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SportNL Hall of Fame

SportNL Hall of Fame

“They Brought Us Honour, We Remember With Pride”

The Sport Newfoundland and Labrador Hall of Fame is designed to recognize, honour and pay tribute to all individuals, groups, associations, families or teams on the basis of playing ability, sportsmanship and character and who have achieved extra-ordinary distinction in any sport, whether that distinction be achieved in amateur and/or professional athletics. It recognizes, honours and pays tribute to those individuals, groups, associations or families who have given distinguished services and who have made a major contribution to the development and advancement of amateur sport in Newfoundland and Labrador. Lastly it encourages the development of all aspects of sport by permanently recording the achievements and history of such individuals, groups, associations, families or teams.

Sport Newfoundland and Labrador administers the Newfoundland and Labrador Sports Hall of Fame. Each year the Selection Committee reviews all nominations on file and accepts 3-5 new members.

Nominations are accepted at the Sport Newfoundland and Labrador office at any time of year, but only those received by the middle of July will be considered for that years review.

Nominations must be received at the office of Sport Newfoundland and Labrador before October 15 of each year. It is recommended that nominees collect as much information as possible prior to submitting a nomination.

Nomination Process Information
Nomination Form (DOC Version)
Sample/Guide – Athlete
Sample/Guide – Builder

Source: SportNL

Softball Well Represented In SportNL Hall of Fame

11 individuals have been inducted into the SportNL Hall of Fame in the Athlete Category and 7 individuals have been inducted into the SportNL Hall of Fame in the Builder Category.

Softball Newfoundland Labrador would like to thank SportNL for granting permission to use the SportNL Hall of Fame Inductees Bios for all of the Softballer’s that have been Inducted into the SportNL Hall of Fame.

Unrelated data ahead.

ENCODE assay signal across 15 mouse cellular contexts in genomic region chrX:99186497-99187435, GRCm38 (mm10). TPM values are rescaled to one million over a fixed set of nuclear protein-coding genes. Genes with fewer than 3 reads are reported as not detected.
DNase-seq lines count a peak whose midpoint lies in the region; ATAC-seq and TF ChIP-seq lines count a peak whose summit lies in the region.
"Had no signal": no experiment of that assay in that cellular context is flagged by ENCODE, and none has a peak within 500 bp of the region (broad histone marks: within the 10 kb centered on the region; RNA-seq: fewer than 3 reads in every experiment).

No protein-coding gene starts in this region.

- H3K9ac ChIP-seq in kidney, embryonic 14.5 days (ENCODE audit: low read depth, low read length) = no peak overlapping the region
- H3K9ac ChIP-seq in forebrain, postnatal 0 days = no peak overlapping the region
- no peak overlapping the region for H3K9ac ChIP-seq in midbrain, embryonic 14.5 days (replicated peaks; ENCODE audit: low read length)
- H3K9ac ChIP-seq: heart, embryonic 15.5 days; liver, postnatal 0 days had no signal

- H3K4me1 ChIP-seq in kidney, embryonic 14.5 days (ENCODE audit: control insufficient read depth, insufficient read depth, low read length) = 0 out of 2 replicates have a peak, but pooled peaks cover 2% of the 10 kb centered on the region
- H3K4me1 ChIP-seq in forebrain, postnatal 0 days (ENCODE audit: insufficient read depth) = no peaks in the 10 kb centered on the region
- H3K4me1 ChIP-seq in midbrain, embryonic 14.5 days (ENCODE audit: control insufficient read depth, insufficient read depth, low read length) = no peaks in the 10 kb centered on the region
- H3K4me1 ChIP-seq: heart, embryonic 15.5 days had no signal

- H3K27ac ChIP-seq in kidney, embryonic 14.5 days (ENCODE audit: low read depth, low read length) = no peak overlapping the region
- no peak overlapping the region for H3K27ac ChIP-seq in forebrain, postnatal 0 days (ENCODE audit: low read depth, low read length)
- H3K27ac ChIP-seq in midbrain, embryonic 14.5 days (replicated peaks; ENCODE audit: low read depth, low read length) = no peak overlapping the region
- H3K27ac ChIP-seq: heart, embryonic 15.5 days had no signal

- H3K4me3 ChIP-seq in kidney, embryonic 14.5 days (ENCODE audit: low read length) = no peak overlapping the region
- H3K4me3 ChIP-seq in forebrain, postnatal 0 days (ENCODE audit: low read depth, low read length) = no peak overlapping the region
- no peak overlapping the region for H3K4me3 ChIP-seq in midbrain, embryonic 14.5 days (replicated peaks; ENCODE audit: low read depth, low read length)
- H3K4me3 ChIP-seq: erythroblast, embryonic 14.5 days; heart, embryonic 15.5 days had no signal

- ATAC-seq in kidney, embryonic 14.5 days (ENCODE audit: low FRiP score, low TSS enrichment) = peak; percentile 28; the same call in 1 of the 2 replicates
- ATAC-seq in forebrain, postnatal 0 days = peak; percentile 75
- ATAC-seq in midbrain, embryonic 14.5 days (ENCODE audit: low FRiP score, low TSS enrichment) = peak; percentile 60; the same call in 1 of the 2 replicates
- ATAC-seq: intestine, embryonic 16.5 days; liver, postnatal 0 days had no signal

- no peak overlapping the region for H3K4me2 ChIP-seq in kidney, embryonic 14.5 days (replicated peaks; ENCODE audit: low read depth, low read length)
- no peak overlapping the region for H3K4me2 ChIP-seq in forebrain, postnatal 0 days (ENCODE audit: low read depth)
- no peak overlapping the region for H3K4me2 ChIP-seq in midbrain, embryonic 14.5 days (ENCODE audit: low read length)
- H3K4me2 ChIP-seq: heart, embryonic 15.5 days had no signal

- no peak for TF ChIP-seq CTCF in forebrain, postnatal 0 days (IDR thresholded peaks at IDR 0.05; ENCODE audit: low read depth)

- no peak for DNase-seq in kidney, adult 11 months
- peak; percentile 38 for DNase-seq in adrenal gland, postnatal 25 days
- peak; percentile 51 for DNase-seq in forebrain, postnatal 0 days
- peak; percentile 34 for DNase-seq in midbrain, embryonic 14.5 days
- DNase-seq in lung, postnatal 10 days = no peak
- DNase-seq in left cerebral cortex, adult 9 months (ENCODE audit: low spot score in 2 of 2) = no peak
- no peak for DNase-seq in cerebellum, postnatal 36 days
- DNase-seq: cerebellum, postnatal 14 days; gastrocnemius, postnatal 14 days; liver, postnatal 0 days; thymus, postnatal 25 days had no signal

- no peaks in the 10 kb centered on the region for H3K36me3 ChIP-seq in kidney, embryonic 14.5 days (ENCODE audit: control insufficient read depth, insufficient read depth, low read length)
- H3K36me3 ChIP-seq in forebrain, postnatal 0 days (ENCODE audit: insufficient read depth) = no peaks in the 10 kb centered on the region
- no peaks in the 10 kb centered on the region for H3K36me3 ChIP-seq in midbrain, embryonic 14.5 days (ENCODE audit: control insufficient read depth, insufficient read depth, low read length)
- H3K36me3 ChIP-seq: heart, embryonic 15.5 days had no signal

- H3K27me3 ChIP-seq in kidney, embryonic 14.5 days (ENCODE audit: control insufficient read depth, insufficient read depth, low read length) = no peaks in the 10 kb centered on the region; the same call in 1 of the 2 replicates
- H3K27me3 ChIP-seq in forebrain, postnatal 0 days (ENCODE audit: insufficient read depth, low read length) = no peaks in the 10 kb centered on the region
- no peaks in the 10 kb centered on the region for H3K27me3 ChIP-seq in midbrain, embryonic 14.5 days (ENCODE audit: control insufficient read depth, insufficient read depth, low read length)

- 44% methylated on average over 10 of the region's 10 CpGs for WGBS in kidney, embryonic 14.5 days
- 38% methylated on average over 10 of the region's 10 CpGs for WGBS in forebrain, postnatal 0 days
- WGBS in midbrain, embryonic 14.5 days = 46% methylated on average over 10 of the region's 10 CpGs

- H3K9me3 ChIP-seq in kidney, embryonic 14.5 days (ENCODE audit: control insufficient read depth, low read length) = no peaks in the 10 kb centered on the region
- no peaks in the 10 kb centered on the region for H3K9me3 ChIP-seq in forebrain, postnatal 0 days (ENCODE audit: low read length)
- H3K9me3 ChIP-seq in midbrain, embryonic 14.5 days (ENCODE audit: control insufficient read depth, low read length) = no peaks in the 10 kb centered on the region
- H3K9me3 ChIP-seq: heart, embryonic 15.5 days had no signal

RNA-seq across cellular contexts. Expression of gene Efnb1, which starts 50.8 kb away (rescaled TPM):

Greatly Appreciated!

11 Softballers Inducted into the Sport NL Hall of Fame in the Athlete Category

ATHLETE CATEGORY (Chronological Order)

LEN BERESFORD (Inducted-Athlete Category-November 20, 1993)

Len Beresford, born in St. Brendan’s, Bonavista Bay played in the St. John’s Senior Men’s Softball League for 18 years from 1971 to 1988. Len played 389 season games with a batting average of .331 and 101 playoff games with a batting average of .365.

Like baseball’s Mr. October, Beresford was softball’s Mr. August. He won numerous individual titles including M.V.P., Batting champion, No. 1 in Hits, Runs Scored, Triples, Doubles and R.B.I.’s. As well as being named to All-star teams regularly and representing the province in eleven National Competitions, he always demonstrated sportsmanship on and off the field.

That combination made Len Beresford a class act. One teammate of Beresford commented that, “Len is the best hitter in the history of Newfoundland Softball and probably among the top five in the country: I’m talking about power, average and in clutch situations.” Beresford’s statistics support these accolades.

In 1974 Len was the first Newfoundlander selected to the All-Canadian team. In that same year he set a record at the Senior Nationals with three consecutive home runs in one game. Len put fear in all pitchers as he presently holds the single season batting average record of .494. In 1982 Beresford was honoured by the St. John’s Softball Association by being inducted into their Hall of Fame. Tonight we are pleased to welcome him into the Newfoundland and Labrador Sports Hall of Fame.

Postscript